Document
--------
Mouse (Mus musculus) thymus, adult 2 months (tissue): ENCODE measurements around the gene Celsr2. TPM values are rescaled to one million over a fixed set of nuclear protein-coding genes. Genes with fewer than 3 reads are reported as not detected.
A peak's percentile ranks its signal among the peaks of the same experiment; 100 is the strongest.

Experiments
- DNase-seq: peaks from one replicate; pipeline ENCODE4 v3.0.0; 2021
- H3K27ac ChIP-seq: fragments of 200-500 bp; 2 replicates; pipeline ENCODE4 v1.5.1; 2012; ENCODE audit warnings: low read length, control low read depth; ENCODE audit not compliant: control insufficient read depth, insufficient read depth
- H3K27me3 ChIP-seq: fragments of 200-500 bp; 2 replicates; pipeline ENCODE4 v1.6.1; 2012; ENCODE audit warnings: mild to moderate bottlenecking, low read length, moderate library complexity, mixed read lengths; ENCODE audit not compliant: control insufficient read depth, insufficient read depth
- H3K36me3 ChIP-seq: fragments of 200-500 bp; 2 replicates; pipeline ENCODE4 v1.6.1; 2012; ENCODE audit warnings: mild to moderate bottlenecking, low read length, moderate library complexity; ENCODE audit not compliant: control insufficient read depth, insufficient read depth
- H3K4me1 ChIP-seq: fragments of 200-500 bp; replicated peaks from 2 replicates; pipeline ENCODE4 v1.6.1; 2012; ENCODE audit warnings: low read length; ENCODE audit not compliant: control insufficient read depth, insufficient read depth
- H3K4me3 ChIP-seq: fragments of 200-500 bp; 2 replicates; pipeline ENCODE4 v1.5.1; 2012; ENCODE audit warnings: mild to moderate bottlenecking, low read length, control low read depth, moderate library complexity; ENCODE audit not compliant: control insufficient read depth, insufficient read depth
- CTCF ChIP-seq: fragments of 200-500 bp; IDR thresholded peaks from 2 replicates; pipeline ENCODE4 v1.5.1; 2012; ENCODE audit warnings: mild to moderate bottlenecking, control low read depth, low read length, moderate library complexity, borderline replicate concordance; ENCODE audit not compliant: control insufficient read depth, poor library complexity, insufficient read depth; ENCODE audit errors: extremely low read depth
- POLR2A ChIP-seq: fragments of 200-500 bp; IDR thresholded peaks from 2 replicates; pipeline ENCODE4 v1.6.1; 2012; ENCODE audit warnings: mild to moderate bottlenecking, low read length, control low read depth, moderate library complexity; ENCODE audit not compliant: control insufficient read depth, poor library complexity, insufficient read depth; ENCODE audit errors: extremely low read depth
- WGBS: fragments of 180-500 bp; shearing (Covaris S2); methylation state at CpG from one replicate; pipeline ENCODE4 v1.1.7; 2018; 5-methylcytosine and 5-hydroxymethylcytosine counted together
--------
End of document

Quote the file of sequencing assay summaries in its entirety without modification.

Mouse (Mus musculus) thymus, adult 2 months (tissue): ENCODE measurements around the gene Celsr2. TPM values are rescaled to one million over a fixed set of nuclear protein-coding genes. Genes with fewer than 3 reads are reported as not detected.
A peak's percentile ranks its signal among the peaks of the same experiment; 100 is the strongest.

Experiments
- DNase-seq: peaks from one replicate; pipeline ENCODE4 v3.0.0; 2021
- H3K27ac ChIP-seq: fragments of 200-500 bp; 2 replicates; pipeline ENCODE4 v1.5.1; 2012; ENCODE audit warnings: low read length, control low read depth; ENCODE audit not compliant: control insufficient read depth, insufficient read depth
- H3K27me3 ChIP-seq: fragments of 200-500 bp; 2 replicates; pipeline ENCODE4 v1.6.1; 2012; ENCODE audit warnings: mild to moderate bottlenecking, low read length, moderate library complexity, mixed read lengths; ENCODE audit not compliant: control insufficient read depth, insufficient read depth
- H3K36me3 ChIP-seq: fragments of 200-500 bp; 2 replicates; pipeline ENCODE4 v1.6.1; 2012; ENCODE audit warnings: mild to moderate bottlenecking, low read length, moderate library complexity; ENCODE audit not compliant: control insufficient read depth, insufficient read depth
- H3K4me1 ChIP-seq: fragments of 200-500 bp; replicated peaks from 2 replicates; pipeline ENCODE4 v1.6.1; 2012; ENCODE audit warnings: low read length; ENCODE audit not compliant: control insufficient read depth, insufficient read depth
- H3K4me3 ChIP-seq: fragments of 200-500 bp; 2 replicates; pipeline ENCODE4 v1.5.1; 2012; ENCODE audit warnings: mild to moderate bottlenecking, low read length, control low read depth, moderate library complexity; ENCODE audit not compliant: control insufficient read depth, insufficient read depth
- CTCF ChIP-seq: fragments of 200-500 bp; IDR thresholded peaks from 2 replicates; pipeline ENCODE4 v1.5.1; 2012; ENCODE audit warnings: mild to moderate bottlenecking, control low read depth, low read length, moderate library complexity, borderline replicate concordance; ENCODE audit not compliant: control insufficient read depth, poor library complexity, insufficient read depth; ENCODE audit errors: extremely low read depth
- POLR2A ChIP-seq: fragments of 200-500 bp; IDR thresholded peaks from 2 replicates; pipeline ENCODE4 v1.6.1; 2012; ENCODE audit warnings: mild to moderate bottlenecking, low read length, control low read depth, moderate library complexity; ENCODE audit not compliant: control insufficient read depth, poor library complexity, insufficient read depth; ENCODE audit errors: extremely low read depth
- WGBS: fragments of 180-500 bp; shearing (Covaris S2); methylation state at CpG from one replicate; pipeline ENCODE4 v1.1.7; 2018; 5-methylcytosine and 5-hydroxymethylcytosine counted together